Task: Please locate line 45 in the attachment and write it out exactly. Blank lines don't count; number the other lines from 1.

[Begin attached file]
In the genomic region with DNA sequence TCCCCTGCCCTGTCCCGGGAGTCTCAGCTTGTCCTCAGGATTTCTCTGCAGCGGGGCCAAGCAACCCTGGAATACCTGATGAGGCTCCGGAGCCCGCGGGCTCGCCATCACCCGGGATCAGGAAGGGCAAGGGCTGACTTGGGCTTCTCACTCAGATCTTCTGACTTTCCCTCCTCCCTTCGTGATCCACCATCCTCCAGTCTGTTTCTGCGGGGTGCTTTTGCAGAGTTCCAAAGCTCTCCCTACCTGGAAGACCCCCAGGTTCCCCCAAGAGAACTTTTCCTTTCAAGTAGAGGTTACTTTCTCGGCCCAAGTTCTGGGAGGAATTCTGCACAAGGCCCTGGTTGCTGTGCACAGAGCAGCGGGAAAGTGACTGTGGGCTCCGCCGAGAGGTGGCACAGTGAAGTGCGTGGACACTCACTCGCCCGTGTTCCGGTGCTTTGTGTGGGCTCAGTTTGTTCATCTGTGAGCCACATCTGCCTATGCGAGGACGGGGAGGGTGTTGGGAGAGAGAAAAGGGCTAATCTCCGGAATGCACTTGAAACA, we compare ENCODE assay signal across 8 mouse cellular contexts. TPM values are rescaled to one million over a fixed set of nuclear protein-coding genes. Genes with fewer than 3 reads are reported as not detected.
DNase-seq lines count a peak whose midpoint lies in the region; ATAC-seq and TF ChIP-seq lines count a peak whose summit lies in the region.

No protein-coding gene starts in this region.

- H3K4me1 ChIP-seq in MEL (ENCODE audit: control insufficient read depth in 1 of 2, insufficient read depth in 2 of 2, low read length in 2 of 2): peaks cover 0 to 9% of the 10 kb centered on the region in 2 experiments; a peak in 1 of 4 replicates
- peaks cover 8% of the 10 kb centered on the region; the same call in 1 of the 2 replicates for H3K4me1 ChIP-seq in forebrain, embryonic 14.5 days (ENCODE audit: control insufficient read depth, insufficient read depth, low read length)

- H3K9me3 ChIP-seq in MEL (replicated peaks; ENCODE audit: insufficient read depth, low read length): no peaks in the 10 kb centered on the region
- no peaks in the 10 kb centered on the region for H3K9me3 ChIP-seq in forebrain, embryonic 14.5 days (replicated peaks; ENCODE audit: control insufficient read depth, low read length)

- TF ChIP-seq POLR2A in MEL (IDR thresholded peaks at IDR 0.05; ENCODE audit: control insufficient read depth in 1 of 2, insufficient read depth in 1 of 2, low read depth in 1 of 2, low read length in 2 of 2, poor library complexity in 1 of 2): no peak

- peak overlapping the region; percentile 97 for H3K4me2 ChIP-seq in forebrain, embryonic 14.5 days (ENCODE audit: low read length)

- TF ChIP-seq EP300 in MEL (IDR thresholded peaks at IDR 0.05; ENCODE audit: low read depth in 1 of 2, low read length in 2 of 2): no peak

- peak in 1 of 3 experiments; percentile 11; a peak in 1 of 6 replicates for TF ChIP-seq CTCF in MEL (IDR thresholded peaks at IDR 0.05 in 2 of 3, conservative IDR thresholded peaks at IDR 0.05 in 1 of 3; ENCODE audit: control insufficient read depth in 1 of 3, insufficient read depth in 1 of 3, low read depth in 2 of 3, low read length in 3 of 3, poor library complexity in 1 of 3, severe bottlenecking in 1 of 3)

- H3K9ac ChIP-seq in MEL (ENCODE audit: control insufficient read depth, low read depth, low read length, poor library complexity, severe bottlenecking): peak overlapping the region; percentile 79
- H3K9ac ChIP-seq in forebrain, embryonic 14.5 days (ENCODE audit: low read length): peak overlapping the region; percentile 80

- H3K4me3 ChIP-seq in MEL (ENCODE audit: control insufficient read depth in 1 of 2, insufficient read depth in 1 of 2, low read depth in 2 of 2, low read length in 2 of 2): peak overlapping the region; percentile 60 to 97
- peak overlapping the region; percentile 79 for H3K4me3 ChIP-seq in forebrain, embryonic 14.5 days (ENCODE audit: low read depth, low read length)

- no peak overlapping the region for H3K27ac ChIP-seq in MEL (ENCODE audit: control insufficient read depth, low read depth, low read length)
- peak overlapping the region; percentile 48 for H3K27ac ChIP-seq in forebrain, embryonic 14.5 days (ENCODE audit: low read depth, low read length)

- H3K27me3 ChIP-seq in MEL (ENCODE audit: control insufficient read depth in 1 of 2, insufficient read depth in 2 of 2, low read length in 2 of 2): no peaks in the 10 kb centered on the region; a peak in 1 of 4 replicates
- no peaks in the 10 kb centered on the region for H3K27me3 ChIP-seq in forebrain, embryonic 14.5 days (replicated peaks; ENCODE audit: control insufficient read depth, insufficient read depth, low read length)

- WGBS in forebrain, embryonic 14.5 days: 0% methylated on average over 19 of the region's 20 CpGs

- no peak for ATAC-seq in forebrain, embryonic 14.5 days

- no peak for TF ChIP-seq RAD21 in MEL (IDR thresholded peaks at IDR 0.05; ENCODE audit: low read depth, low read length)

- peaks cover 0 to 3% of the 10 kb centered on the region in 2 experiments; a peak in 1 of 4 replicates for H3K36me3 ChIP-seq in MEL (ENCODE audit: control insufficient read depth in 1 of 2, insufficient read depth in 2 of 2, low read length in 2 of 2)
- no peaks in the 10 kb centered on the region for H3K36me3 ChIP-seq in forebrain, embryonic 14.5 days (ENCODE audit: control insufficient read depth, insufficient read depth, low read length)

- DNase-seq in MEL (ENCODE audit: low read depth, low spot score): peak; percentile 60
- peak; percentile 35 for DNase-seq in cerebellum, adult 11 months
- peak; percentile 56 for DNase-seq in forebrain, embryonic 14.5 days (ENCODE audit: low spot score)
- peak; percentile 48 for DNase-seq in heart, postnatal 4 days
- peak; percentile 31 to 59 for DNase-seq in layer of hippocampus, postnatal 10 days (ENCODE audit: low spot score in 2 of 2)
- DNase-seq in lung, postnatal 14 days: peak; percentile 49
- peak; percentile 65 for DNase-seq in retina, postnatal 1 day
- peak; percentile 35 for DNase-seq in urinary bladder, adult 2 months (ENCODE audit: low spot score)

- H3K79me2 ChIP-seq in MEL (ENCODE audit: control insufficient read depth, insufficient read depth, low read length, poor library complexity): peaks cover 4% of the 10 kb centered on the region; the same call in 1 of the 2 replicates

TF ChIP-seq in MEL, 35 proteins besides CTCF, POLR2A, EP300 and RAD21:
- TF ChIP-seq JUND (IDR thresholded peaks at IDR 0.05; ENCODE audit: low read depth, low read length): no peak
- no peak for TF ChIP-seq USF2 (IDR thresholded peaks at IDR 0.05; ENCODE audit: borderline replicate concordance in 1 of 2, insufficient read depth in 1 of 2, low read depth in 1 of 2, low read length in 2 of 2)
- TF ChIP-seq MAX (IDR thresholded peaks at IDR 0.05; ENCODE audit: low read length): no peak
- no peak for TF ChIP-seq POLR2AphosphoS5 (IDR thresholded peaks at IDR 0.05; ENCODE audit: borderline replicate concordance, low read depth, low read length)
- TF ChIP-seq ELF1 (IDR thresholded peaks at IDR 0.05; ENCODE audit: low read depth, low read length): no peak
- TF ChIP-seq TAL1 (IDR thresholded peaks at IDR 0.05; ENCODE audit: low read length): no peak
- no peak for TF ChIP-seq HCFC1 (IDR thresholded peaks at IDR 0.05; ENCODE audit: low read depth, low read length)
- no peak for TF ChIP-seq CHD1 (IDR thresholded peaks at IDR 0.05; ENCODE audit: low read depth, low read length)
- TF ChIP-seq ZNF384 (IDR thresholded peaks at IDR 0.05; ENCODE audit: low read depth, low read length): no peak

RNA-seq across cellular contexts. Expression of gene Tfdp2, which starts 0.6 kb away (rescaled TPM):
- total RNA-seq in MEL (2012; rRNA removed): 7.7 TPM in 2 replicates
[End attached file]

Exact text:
- total RNA-seq in MEL (2012; rRNA removed): 7.7 TPM in 2 replicates